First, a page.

By Martin Barrett
Burien turns 30 on March 3rd. Much has changed since 1993. There have been some improvements. Burien has become more diverse, with residents from around the world. Burien has more restaurants abounding in various ethnic foods. Old Town has been revitalized, led by lifetime resident Danny House’s Tin Room Bar; this renaissance in Old Town has now moved down to 4th avenue on 152nd Street. Our hospital has grown and expanded its services.
Kitty Milne welcoming folks to Burien
Some things have stayed the same. 153rd is still undeveloped. Burien is still under the thumb of the County and Seattle dictates. Ambaum Boulevard is torn up due to County demands. DESC is coming, due to county manipulation of our Burien Council and Planning Commission. The Port of Seattle still disregards us. We need to figure out how to develop a hospitality industry as a benefit of being next to a major airport. We have spent the funds creating a park at City Hall that many residents are too afraid to use due to open drug selling and use. The Burien Library is under siege by a tent village on the outside and loitering men and their carts on the inside. We may now have less transparency in our local government.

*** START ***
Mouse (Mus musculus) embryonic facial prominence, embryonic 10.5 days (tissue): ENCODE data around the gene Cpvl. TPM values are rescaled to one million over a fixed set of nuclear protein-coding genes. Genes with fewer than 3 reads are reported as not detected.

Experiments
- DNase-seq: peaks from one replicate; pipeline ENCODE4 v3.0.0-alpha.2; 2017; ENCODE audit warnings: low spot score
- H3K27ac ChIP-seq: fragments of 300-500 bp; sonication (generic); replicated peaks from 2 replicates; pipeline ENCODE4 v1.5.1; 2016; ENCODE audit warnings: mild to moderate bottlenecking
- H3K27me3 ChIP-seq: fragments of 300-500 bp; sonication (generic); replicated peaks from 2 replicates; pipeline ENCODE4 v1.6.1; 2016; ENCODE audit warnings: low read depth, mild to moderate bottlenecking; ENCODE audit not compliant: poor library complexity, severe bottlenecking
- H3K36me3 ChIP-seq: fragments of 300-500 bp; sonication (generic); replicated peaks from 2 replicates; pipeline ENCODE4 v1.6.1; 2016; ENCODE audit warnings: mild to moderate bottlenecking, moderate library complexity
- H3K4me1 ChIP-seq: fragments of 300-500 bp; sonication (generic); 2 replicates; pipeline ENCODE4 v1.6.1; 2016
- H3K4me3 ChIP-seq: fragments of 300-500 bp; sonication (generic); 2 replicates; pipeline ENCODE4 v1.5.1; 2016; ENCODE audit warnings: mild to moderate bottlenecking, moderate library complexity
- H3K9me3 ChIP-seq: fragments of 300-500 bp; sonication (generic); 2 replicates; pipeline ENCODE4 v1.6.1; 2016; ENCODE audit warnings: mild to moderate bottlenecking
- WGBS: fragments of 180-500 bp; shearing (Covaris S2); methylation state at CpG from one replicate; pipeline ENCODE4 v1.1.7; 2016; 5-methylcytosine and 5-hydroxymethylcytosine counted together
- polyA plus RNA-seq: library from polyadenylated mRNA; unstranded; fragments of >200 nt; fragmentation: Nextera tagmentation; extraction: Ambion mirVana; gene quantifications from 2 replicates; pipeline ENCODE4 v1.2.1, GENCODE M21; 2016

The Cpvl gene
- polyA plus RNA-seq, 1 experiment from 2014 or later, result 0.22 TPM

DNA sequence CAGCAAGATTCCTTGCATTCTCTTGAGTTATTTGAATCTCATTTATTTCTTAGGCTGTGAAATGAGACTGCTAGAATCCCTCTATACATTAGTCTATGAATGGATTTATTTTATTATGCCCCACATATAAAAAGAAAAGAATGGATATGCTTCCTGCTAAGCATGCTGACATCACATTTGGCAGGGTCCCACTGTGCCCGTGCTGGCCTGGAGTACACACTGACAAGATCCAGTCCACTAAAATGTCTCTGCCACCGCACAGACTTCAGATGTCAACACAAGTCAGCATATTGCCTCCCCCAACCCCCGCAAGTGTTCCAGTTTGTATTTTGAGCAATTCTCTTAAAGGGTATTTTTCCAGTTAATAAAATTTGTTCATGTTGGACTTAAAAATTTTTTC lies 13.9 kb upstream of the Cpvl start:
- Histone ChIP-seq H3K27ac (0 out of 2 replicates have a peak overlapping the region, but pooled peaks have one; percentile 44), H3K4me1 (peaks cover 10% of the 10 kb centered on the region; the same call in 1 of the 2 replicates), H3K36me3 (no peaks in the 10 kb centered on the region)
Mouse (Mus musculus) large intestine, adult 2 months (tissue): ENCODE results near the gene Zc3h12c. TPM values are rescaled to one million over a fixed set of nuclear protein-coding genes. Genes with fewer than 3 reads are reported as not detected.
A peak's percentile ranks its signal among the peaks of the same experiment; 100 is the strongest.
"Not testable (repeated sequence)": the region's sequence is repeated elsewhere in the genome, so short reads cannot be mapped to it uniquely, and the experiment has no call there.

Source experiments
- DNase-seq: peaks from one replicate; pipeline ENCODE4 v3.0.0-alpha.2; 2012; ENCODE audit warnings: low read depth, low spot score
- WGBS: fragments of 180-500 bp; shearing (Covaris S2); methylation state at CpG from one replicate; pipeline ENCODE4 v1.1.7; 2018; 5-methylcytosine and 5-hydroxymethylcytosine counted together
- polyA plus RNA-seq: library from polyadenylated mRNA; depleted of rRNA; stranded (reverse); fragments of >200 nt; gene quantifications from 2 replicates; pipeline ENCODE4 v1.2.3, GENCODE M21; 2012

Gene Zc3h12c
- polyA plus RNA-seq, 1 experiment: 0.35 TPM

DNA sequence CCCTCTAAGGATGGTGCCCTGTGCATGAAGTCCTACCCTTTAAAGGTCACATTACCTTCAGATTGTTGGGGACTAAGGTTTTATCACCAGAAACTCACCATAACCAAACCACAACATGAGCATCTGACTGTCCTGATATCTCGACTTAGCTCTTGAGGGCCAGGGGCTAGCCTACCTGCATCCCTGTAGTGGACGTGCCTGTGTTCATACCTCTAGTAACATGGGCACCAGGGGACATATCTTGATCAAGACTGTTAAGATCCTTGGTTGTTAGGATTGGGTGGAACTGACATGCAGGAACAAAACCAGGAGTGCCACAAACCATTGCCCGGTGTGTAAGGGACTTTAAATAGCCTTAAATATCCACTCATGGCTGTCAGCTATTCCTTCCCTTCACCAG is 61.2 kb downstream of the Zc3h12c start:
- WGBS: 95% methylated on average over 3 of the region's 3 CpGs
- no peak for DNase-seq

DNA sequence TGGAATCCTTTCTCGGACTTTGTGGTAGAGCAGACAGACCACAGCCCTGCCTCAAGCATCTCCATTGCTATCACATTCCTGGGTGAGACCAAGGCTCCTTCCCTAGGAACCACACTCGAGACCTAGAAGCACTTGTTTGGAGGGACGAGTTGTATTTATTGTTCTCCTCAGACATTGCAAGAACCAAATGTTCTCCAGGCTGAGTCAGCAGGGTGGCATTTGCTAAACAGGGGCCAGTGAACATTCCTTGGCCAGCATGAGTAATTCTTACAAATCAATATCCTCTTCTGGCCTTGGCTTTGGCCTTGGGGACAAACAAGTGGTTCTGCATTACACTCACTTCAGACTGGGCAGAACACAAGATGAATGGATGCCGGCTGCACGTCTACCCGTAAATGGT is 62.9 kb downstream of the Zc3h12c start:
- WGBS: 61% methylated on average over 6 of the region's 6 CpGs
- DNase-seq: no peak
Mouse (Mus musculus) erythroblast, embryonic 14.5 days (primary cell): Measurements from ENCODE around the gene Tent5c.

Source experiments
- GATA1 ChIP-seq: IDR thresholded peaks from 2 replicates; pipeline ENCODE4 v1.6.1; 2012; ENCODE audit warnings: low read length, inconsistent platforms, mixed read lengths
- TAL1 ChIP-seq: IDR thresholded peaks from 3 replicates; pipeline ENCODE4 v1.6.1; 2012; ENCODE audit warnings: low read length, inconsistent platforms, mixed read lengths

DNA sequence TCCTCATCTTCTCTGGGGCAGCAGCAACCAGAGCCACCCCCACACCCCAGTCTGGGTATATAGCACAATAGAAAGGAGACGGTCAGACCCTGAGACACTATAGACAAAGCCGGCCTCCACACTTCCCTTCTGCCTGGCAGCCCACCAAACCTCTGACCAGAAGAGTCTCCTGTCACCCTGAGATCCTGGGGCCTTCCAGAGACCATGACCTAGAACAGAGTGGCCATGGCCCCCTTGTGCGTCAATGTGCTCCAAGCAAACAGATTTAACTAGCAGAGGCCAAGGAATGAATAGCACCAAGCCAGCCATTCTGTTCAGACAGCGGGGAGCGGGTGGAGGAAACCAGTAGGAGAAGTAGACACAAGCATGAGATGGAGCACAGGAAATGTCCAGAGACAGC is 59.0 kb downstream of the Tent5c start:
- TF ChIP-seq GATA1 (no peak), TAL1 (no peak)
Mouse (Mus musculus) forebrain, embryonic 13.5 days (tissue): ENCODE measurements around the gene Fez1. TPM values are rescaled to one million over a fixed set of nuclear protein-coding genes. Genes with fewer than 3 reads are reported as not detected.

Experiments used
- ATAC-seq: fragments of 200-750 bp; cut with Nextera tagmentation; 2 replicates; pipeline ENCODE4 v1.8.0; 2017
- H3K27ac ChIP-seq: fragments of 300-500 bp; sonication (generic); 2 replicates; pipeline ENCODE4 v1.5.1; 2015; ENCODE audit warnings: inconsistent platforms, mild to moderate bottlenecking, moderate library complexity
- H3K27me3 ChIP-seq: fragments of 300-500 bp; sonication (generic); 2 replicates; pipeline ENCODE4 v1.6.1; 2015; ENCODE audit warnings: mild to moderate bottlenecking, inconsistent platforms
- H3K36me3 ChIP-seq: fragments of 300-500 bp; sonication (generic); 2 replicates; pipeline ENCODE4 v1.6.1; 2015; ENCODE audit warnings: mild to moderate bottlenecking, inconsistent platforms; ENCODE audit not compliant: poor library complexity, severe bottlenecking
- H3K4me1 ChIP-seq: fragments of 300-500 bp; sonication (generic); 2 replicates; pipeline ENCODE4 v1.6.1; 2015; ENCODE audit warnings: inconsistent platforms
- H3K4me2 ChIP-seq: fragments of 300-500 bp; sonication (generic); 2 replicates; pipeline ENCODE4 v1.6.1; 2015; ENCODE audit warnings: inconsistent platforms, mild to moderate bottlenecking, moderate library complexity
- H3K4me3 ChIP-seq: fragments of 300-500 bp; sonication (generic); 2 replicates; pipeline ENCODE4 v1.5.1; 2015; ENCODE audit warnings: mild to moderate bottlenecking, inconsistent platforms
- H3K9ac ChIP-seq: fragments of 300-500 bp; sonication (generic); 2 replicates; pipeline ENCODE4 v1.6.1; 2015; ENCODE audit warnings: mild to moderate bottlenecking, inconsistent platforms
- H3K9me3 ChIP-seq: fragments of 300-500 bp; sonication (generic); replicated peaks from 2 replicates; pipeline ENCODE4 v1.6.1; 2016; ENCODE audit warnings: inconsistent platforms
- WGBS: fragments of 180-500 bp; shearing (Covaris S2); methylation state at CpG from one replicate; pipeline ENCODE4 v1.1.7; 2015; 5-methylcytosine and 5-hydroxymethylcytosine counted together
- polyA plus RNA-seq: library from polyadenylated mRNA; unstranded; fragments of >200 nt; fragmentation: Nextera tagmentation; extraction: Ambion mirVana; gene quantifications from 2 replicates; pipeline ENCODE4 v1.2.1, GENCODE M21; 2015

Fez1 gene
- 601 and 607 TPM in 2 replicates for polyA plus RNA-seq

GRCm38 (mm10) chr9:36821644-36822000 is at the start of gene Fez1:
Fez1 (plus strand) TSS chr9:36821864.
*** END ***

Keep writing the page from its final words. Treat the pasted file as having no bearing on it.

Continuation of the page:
“We incorporated because King County sent us the projects they did not want in Seattle or Bellevue. Low-income housing and the third runway were major issues that motivated the residents to work together. Additionally, we wanted Burien to retain the small-town feel,” said Kitty Milne, the second Mayor of Burien.
Kitty was on the six-month temporary council in 1993 that put together the agreement with King County and other government agencies, which made Burien a city. Milne then served on the council from 1993 to 2000. “Starting a city is hard. I worked in the school district. In the beginning, council responsibilities consumed an additional 40 hours of my time weekly. We had so many issues to address”, said Milne.
At the time of incorporation, a critical issue was Seahurst Park, a county asset; the county wanted to put high-density apartments all around the park and up the hill. According to Milne, Burien took on the park, and one of the first things the new council did was to repeal the zoning crowding Seahurst Park.
The program for the Celebration of Incorporation
“We wanted Burien to be a small town with small restaurants and shops. The county had plans to put in 2 12-story office buildings downtown. They wanted to make Burien into a business hub next to the airport to keep folks from coming into Seattle”, said Milne.
Milne was pensive when asked how successful we have been in achieving the goals. “We are still under the thumb of the county and Seattle. They do what they want here: DESC, Ambaum, the 3rd runway, but now we have the added expense of a city government on top of the county,” Milne said sadly.
It was hard to hear how far the City Council and staff have moved from the original vision of a city that made decisions based on what was best for the residents of Burien, (not King County or some other outside interest group.) But even in the sadness of hearing this, I could also hear her love for Burien. The vision has not died in Kitty Milne. May it not die in us, either. Burien is worth fighting for!